Conceptualizing Random Walk

jersmi's picture

I see this as a question about basics and best QC practices. As often happens, I start out with a question that seems simple then I get stuck how to just "throw it together". This time I thought I'd turn to this excellent forum with the thought that others might benefit, too.

One of my very favorite .qtz's is toneburst's random walk experiments with GLLookAt: http://kineme.net/Release/Beta/GLLookVeryCool

What I was thinking would be nice would be to have a collection of random walk scenarios and be able to apply them with more confidence across a few types of images, 2D, 3D, etc. As somewhat of a novice, I'm having trouble knowing where to start to get a grip on applying random walk as a concept.

As a point of departure, the basic question involves best practices for manipulating a basic 2D grid in QC. so there are two parts to this question: how to generate a grid (for this purpose), then how to implement random walk formulas (probably javascript like in toneburst's experiments?).

I know there is the dev comp example of the iterated sprite with the random patch with external time base used as a lookup table. I always liked this one and I have had fun manipulating the math to create patterns across the grid (though I have produced nothing that "stuck" with this one).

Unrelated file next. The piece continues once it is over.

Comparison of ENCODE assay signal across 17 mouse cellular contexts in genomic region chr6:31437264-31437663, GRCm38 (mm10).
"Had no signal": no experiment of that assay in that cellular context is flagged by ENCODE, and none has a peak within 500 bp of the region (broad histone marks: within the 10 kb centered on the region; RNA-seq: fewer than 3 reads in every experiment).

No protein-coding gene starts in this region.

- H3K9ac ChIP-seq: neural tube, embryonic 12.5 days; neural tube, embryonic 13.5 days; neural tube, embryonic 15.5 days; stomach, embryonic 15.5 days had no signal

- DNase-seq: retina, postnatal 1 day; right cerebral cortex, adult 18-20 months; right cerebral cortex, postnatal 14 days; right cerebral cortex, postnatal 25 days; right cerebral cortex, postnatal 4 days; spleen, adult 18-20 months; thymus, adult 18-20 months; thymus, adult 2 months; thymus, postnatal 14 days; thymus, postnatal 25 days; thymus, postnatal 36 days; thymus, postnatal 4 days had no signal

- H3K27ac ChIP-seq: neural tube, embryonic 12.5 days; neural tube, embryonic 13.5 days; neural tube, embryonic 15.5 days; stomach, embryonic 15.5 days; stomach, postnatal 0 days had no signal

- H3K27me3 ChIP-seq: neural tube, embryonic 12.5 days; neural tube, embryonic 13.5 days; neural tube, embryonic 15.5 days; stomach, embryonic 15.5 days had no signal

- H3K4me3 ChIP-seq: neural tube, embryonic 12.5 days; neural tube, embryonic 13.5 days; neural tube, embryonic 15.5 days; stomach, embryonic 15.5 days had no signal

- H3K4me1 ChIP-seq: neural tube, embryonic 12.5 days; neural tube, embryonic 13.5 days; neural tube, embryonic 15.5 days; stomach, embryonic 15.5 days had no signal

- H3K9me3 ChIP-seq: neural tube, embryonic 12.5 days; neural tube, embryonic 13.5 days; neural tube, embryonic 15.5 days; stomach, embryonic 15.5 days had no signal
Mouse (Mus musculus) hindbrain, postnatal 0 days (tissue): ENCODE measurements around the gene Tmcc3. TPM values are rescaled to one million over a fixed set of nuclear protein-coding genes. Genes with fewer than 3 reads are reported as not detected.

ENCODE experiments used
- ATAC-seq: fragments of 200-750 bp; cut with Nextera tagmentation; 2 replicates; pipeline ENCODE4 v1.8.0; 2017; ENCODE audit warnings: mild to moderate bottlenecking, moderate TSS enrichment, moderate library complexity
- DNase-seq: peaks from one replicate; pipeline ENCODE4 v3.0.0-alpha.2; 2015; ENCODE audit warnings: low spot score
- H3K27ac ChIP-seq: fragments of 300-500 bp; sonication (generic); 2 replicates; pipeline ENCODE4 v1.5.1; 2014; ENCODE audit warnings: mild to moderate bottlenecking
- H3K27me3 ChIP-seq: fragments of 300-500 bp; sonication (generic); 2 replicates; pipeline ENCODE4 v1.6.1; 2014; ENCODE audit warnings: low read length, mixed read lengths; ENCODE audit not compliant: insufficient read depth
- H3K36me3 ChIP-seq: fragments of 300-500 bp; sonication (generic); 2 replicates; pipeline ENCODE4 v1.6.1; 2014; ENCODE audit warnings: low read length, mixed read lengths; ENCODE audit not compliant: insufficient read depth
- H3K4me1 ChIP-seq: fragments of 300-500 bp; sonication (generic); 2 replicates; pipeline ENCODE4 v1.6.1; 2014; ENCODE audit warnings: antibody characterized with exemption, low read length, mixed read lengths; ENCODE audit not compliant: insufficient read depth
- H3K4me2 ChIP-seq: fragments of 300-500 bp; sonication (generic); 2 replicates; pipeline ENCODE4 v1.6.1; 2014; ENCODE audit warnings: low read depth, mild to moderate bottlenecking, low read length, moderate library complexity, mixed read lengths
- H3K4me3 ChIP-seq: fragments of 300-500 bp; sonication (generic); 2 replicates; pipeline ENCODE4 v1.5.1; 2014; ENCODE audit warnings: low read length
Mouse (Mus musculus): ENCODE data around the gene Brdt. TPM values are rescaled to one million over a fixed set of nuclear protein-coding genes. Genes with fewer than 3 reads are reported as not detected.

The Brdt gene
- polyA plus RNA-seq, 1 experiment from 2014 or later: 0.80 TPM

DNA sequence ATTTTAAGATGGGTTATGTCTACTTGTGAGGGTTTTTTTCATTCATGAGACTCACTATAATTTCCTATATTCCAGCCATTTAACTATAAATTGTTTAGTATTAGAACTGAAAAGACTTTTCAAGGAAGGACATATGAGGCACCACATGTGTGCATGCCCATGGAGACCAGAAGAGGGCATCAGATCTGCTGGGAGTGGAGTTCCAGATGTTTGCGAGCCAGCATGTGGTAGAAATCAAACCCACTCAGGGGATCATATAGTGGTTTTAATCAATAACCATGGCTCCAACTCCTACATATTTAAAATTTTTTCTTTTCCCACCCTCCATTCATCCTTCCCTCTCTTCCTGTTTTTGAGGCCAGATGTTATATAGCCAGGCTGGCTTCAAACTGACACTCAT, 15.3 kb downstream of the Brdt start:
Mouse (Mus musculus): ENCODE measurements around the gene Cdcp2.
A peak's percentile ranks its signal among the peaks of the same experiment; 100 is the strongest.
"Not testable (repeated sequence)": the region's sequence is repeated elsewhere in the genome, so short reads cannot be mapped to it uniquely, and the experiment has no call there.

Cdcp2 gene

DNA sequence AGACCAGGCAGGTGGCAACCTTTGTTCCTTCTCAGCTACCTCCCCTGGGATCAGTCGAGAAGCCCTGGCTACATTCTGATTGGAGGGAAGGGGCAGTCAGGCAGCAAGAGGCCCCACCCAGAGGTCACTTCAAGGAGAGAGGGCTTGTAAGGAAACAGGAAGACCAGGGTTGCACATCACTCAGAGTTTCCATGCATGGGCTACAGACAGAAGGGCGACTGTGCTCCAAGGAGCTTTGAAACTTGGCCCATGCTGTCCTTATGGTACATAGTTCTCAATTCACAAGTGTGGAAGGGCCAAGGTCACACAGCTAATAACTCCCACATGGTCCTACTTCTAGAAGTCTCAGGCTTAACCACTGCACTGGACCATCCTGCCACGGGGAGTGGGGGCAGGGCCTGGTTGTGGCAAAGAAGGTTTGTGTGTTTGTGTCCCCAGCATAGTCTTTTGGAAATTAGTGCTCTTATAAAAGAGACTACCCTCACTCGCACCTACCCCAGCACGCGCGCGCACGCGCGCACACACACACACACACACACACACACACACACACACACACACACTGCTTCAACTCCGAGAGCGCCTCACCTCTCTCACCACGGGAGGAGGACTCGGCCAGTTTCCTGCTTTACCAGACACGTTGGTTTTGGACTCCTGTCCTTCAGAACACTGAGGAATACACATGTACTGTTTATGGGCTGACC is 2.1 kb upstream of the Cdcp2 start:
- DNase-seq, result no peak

Is there another way to generate a grid of random colors in QC, e.g., could one do operations on the pixel level then fill the screen with the grid? can anyone recommend examples of this? I feel I'm thinking clumsily here...

Say to start with, for example, I want to make a small grid of random colors, like a 64w x 36h (i.e., 16:9 AR) grid. Then I want a random walk to move through the grid changing colors as it goes. What tools would one use to set this up, generate an initial grid of random colors, then manipulate the colors, re: best QC practices, etc.?

I thought this might be relevant: http://kineme.net/Discussion/General/Firstpersonshooter

and this: http://www.cosmolearning.com/video-lectures/computational-models-random-...